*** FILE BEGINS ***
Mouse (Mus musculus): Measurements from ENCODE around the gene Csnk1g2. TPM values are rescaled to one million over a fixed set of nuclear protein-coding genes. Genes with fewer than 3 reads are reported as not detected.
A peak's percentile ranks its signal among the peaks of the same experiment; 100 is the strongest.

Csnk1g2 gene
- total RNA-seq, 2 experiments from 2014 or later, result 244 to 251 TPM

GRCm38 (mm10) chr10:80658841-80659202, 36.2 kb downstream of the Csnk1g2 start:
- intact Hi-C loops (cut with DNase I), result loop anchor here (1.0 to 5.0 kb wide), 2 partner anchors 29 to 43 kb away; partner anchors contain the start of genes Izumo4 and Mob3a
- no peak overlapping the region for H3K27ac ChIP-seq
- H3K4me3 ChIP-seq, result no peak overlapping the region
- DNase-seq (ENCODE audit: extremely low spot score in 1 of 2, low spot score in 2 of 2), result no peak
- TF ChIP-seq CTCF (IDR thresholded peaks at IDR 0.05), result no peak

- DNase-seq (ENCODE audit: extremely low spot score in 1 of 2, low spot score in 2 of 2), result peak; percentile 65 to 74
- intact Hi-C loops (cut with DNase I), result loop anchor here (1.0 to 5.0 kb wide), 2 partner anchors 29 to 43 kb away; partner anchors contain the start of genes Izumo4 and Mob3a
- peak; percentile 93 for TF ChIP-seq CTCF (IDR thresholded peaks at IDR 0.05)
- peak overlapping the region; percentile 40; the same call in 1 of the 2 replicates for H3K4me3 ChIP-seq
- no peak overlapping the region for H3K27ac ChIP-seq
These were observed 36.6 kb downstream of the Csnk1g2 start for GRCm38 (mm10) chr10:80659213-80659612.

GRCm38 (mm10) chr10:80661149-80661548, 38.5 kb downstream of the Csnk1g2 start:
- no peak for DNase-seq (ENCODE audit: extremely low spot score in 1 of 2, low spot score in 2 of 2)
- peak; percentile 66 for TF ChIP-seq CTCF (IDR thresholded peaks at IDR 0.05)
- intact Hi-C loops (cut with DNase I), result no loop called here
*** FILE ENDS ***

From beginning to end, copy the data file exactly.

Mouse (Mus musculus): Measurements from ENCODE around the gene Csnk1g2. TPM values are rescaled to one million over a fixed set of nuclear protein-coding genes. Genes with fewer than 3 reads are reported as not detected.
A peak's percentile ranks its signal among the peaks of the same experiment; 100 is the strongest.

Csnk1g2 gene
- total RNA-seq, 2 experiments from 2014 or later, result 244 to 251 TPM

GRCm38 (mm10) chr10:80658841-80659202, 36.2 kb downstream of the Csnk1g2 start:
- intact Hi-C loops (cut with DNase I), result loop anchor here (1.0 to 5.0 kb wide), 2 partner anchors 29 to 43 kb away; partner anchors contain the start of genes Izumo4 and Mob3a
- no peak overlapping the region for H3K27ac ChIP-seq
- H3K4me3 ChIP-seq, result no peak overlapping the region
- DNase-seq (ENCODE audit: extremely low spot score in 1 of 2, low spot score in 2 of 2), result no peak
- TF ChIP-seq CTCF (IDR thresholded peaks at IDR 0.05), result no peak

- DNase-seq (ENCODE audit: extremely low spot score in 1 of 2, low spot score in 2 of 2), result peak; percentile 65 to 74
- intact Hi-C loops (cut with DNase I), result loop anchor here (1.0 to 5.0 kb wide), 2 partner anchors 29 to 43 kb away; partner anchors contain the start of genes Izumo4 and Mob3a
- peak; percentile 93 for TF ChIP-seq CTCF (IDR thresholded peaks at IDR 0.05)
- peak overlapping the region; percentile 40; the same call in 1 of the 2 replicates for H3K4me3 ChIP-seq
- no peak overlapping the region for H3K27ac ChIP-seq
These were observed 36.6 kb downstream of the Csnk1g2 start for GRCm38 (mm10) chr10:80659213-80659612.

GRCm38 (mm10) chr10:80661149-80661548, 38.5 kb downstream of the Csnk1g2 start:
- no peak for DNase-seq (ENCODE audit: extremely low spot score in 1 of 2, low spot score in 2 of 2)
- peak; percentile 66 for TF ChIP-seq CTCF (IDR thresholded peaks at IDR 0.05)
- intact Hi-C loops (cut with DNase I), result no loop called here